Common Types and Styles of English Girths

You can't ride in an English saddle without a girth! But as you stand in the aisle of your local tack shop staring at the various girth options, you might not be sure which one to buy. Each brand tends to make a few different girths, and the options are basically endless. However, girths can mostly be broken down into the following types. If you decide which type is best suited to your needs, then you just have to pick the one that you find most attractive and in-line with your budget.

Simple Leather Girths

This is the most versatile type of English girth. Simple leather girths are about 4 inches wide, and they may be contoured a bit to come back away from the legs. They have buckles on both sides. Some have elastic on one side or both sides to make them easier to tighten. Simple leather girths are great for schooling rides since you can easily wipe them down to clean, but they are also classy enough to show in.

Fleece Girths

Fleece girths are usually made from a synthetic nylon material backed with a thick layer of fleece. These are a great choice for horses who are more sensitive in the girth area and who tend to develop girth galls. They can often be put in the washing machine to clean. Fleece girths are not necessarily appropriate for the most formal of shows, but they're certainly fine for schooling shows and open shows. Some people do not like how shavings and horse hair stick to the fleece, though.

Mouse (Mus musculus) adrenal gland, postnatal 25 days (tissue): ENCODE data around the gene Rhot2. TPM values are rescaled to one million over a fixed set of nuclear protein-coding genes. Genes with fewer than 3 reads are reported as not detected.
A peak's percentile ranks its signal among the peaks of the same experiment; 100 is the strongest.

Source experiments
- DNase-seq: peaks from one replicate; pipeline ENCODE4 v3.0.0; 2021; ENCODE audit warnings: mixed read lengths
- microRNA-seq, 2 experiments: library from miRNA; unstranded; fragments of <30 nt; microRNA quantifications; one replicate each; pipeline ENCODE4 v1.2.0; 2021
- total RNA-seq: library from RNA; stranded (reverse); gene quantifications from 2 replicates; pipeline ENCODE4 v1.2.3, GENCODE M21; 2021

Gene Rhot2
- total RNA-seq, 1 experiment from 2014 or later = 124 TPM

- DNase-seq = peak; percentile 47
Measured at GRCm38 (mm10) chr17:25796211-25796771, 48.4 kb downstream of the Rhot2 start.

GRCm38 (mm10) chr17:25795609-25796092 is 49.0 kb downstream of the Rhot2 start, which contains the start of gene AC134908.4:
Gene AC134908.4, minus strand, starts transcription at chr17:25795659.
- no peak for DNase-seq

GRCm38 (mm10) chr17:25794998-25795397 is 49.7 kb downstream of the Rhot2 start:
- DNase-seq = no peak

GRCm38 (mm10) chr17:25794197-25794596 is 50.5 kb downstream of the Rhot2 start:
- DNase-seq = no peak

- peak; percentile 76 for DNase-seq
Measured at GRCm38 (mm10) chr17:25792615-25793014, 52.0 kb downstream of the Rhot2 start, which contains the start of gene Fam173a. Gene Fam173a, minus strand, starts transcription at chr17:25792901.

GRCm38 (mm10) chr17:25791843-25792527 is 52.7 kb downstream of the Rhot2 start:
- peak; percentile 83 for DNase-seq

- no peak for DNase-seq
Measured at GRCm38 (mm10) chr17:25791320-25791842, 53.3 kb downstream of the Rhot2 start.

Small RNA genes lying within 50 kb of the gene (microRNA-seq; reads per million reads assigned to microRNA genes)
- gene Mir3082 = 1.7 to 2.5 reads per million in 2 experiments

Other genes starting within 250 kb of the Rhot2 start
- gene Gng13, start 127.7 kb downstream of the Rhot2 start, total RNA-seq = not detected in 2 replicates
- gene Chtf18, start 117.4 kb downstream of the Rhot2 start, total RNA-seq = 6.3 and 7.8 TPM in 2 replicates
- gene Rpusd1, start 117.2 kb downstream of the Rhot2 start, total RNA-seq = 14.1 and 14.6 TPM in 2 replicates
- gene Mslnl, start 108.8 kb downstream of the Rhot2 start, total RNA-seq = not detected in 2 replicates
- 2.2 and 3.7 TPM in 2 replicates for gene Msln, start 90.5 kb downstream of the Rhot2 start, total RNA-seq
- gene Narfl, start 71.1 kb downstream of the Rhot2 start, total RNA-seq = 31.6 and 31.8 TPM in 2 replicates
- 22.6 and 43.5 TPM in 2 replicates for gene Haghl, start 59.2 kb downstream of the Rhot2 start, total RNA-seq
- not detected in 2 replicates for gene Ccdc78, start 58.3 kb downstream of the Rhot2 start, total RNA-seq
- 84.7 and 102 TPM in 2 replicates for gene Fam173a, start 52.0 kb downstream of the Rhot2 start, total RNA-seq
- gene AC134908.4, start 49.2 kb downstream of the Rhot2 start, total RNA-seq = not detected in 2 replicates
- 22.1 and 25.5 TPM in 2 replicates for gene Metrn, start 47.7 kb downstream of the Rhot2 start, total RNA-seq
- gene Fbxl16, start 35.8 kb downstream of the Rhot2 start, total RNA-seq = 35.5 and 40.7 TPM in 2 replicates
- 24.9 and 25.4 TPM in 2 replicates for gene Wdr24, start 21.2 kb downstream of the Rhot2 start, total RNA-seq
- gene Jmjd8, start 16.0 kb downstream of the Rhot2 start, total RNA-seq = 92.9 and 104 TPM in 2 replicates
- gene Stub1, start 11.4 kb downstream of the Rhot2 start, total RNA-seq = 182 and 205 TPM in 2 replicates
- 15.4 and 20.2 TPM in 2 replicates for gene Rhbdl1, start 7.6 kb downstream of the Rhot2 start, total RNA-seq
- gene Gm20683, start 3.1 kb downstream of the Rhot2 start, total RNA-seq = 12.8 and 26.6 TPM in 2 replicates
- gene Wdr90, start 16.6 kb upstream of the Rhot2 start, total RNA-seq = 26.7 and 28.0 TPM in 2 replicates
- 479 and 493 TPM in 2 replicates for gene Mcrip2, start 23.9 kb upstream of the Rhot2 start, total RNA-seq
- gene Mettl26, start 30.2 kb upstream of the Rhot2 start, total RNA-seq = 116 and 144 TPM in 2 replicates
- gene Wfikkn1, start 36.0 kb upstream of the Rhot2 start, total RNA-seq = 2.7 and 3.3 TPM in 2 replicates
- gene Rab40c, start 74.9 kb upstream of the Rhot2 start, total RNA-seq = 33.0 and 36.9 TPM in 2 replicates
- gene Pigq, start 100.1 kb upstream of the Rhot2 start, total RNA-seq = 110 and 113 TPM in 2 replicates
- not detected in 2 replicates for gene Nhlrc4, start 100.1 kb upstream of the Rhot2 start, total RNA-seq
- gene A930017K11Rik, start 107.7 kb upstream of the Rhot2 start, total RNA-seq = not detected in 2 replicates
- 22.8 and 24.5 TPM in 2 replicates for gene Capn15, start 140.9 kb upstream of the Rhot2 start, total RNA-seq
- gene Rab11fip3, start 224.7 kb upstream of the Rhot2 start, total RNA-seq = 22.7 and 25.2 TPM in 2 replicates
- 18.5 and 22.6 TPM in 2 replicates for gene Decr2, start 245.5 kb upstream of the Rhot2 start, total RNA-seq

Shoulder Relief Girths

Do you have a horse with big shoulders or a lot of shoulder action? A shoulder relief girth might be right for you. This style of girth is cut back with a bit of a "u" shape so that it does put pull the saddle down so tightly onto the shoulders. Shoulder relief girths are usually made from leather, and they're suitable for showing and schooling.

Jumping Girths

If you specialize in jumping, then you may want a jumping girth. These girths have a broad pad that goes between the legs and onto the belly to protect the horse as the horse folds their legs up underneath them. They're really only necessary for horses who are shod, and for those who tend towards the higher fences. If you're only jumping 2'6" or so, you may not need a jumping girth, although there is no need for one.

Hopefully, you now have a better idea of which type of English tack may work best for you. It's a matter of preference, mostly. 



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